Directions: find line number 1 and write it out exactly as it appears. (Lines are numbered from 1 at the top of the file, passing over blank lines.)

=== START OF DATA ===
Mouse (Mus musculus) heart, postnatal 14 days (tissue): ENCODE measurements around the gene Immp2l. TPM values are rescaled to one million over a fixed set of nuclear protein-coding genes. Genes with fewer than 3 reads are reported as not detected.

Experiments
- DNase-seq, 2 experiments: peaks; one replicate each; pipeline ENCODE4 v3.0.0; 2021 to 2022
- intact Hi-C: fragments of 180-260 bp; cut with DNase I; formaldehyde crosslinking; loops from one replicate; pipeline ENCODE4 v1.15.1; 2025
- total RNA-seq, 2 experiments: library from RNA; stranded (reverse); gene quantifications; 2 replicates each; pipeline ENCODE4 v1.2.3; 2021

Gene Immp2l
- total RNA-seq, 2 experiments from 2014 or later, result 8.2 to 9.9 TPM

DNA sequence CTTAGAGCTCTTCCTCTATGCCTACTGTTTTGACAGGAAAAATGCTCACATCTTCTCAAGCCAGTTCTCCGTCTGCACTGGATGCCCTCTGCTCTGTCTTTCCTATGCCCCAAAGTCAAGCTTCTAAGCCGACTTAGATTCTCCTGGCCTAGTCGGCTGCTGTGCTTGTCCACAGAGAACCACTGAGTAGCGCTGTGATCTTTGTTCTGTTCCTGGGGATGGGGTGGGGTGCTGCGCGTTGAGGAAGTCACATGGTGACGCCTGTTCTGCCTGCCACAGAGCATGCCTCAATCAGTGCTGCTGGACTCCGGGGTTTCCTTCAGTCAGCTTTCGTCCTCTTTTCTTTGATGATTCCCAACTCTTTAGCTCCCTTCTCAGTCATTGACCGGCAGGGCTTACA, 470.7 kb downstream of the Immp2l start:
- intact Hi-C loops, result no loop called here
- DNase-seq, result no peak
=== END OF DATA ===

Mouse (Mus musculus) heart, postnatal 14 days (tissue): ENCODE measurements around the gene Immp2l. TPM values are rescaled to one million over a fixed set of nuclear protein-coding genes. Genes with fewer than 3 reads are reported as not detected.